Although this taps a very real anxiety suffered by twenty-somethings ("If you haven't made it by thirty, it's highly unlikely you ever will" - ironically, it took another ten years before Moore really found global stardom), it suffers from the formlessness that typifies Joseph McGrath's movies. The script is all double-talk and innocuous fantasies (i.e. Robert imagining himself as Beethoven, Rudolph Valentino and Fred Astaire) that strain our patience while we wait for a plot to arrive. What ranks in its favour is the now-nostalgic evocation of Swinging London in all its candy-coloured nightlife, dolly birds in miniskirts, zany pop art glory. Plus some winningly surreal interludes like the pop music fantasy with Rupert singing his heart out while Louise shimmies along with silver mod-wigged dancers, or the bizarre Celtic fairytale complete with Magic Roundabout style pantomime sets that inspires his cod-Irish musical. Animation fans should look out for a few cartoon sequences and graphic effects from Richard Williams, director of Raggedy Ann and Andy (1977).

Eddie Foy Jr. - whose own musical childhood featured in The Seven Little Foys (1955), which he also narrated - is a hoot as sidekick Oscar, prone to weird monologues and underwhelming pep talks ("At the rate you're going, all you be remembered for is the dazzling whiteness of your underwear"). Also very funny is John Bird - of Bremner, Bird and Fortune fame - as the detective hired to track down Rupert when he goes AWOL, who delivers a deadpan, Philip Marlowe style voiceover. He's one of several British television comedy actors featured in the cast, including Frank Thornton (Are You Being Served), Patricia Routledge (Keeping Up Appearances), and Clive Dunn (Dad's Army).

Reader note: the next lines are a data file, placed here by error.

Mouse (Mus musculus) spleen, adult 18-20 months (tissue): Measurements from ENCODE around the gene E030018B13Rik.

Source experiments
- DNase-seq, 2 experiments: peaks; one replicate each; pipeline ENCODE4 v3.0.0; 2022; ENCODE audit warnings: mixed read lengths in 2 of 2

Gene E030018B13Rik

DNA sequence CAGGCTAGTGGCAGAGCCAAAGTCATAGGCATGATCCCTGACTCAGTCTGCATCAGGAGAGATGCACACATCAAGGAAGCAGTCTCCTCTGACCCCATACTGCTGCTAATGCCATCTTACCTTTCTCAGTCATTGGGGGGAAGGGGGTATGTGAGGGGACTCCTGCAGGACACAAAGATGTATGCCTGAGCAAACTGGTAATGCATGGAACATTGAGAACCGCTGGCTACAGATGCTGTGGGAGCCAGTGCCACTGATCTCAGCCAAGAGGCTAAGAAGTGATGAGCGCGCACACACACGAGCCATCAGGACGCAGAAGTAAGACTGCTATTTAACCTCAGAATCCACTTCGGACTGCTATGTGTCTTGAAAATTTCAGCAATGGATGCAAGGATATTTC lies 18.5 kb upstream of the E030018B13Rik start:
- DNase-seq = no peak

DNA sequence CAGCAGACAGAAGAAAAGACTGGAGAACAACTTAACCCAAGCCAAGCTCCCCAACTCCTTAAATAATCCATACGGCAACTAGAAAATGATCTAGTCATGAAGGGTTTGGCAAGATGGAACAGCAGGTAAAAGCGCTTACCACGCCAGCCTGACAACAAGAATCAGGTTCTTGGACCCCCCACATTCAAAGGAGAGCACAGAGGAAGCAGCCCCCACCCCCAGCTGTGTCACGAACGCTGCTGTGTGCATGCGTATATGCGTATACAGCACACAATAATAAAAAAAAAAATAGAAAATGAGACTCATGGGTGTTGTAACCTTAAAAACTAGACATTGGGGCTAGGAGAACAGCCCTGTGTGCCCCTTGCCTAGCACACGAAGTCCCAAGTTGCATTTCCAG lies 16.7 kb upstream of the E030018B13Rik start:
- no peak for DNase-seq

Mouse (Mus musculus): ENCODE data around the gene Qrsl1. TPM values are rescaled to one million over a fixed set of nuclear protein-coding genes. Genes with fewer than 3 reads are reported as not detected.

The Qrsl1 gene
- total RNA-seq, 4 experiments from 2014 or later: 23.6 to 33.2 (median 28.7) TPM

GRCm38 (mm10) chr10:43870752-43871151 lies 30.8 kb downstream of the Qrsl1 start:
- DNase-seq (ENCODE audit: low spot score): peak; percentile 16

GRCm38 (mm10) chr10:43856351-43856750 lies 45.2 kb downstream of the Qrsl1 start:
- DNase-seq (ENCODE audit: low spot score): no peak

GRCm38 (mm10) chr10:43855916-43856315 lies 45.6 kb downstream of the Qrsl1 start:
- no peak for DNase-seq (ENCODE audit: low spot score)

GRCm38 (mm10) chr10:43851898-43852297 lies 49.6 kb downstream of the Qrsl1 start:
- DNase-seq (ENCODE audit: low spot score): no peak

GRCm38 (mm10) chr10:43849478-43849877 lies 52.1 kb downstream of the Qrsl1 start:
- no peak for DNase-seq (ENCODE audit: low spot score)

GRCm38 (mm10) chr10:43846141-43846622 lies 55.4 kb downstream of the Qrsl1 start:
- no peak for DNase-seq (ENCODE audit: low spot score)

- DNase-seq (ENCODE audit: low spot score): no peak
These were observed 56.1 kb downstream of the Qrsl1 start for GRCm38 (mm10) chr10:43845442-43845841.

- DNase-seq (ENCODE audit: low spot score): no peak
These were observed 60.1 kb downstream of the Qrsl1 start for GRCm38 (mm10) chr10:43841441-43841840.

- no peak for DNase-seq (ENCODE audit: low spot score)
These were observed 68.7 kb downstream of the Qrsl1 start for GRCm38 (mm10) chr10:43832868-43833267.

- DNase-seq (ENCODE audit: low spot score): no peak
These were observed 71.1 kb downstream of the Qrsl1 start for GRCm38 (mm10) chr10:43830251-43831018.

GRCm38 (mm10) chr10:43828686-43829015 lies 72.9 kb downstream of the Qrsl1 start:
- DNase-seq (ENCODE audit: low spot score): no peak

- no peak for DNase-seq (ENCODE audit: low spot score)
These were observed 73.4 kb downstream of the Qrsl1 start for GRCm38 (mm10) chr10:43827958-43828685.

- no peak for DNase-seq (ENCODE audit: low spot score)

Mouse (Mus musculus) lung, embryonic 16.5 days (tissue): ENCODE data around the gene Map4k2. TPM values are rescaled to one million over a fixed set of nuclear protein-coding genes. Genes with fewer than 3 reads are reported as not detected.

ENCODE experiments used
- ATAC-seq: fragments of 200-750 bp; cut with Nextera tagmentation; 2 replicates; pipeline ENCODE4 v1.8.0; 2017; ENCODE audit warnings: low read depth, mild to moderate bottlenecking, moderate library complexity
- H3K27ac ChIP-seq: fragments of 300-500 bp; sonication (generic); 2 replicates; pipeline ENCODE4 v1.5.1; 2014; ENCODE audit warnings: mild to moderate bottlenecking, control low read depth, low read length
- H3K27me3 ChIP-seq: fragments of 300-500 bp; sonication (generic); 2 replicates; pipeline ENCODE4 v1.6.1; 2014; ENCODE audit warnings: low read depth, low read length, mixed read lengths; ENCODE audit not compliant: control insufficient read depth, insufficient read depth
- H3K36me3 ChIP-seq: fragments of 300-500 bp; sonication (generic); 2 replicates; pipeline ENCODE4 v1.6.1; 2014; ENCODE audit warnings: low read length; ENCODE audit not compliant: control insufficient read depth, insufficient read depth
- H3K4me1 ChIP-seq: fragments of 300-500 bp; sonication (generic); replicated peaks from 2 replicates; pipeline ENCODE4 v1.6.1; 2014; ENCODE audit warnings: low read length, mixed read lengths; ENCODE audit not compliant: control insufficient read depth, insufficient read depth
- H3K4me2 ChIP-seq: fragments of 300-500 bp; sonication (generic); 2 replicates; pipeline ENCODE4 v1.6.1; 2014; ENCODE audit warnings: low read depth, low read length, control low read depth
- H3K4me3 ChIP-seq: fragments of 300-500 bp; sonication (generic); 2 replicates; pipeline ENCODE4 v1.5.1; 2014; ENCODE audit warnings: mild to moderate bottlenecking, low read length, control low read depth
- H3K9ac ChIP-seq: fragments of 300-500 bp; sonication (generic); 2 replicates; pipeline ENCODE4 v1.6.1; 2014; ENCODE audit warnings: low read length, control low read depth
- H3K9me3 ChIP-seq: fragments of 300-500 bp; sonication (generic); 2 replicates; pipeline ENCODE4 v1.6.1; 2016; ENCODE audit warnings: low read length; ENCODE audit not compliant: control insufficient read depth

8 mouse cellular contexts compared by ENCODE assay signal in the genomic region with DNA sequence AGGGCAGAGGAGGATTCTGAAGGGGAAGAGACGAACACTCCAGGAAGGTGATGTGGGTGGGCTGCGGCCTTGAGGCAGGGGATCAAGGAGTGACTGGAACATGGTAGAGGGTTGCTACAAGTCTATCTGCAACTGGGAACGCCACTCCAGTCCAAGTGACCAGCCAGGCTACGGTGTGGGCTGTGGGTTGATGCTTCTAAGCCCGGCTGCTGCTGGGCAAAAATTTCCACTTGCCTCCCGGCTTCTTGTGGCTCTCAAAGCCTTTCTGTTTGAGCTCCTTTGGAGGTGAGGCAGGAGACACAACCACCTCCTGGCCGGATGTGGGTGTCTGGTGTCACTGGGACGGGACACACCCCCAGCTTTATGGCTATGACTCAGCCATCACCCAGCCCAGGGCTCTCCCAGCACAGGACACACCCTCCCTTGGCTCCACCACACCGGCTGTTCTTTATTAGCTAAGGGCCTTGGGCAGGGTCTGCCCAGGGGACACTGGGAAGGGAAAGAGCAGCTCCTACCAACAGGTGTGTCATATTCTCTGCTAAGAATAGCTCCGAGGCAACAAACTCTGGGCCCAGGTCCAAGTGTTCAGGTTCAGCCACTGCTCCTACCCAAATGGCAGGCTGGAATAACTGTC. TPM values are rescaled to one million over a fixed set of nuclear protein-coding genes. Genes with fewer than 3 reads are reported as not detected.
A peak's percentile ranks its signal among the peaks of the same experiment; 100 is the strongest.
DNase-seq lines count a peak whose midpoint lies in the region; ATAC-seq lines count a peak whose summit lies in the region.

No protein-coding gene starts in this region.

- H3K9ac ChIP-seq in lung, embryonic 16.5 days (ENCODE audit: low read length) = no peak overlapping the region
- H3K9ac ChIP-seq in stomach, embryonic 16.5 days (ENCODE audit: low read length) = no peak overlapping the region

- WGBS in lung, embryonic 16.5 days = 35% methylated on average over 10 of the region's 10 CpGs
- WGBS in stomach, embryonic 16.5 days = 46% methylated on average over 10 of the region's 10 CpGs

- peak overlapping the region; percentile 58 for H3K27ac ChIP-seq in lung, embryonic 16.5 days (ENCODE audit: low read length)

Moore is endearing, if less compelling than as Bedazzled's Stanley Moon, while as a writer he neglects his then-wife Suzy Kendall, leaving her little to do except simper sweetly. The film works best as a showcase for Moore's musical dexterity. His wonderful soundtrack bounces from jazz to classical music, pop and even takes in a medieval ballad.

Click here to watch a clip

Reviewer: Andrew Pragasam

 

This review has been viewed 6743 time(s).

As a member you could Rate this film

 

Joseph McGrath  (1930 - )

Scottish director of film and TV comedy who debuted as one of four directors on the chaotic James Bond spoof Casino Royale. The Terry Southern-penned Magic Christian was a bizarre comedy whose cast included Peter Sellers and Spike Milligan, while 1973's Digby, The Biggest Dog in the World is a much-loved kids favourite. McGrath also helmed The Great McGonagall, another oddball Milligan comedy, and big screen version of Rising Damp.

 
Review Comments (0)


Untitled 1

Login
  Username:
 
  Password:
 
   
 
Forgotten your details? Enter email address in Username box and click Reminder. Your details will be emailed to you.
   

Latest Poll
Which star is the best at shouting?
Arnold Schwarzenegger
Brian Blessed
Tiffany Haddish
Steve Carell
Olivia Colman
Captain Caveman
Sylvester Stallone
Gerard Butler
Samuel L. Jackson
Bipasha Basu
   
 
   

Recent Visitors
Graeme Clark
  Butch Elliot
Andrew Pragasam
Darren Jones
  Rachel Franke
Enoch Sneed
Paul Smith
Paul Shrimpton
   

 

Last Updated: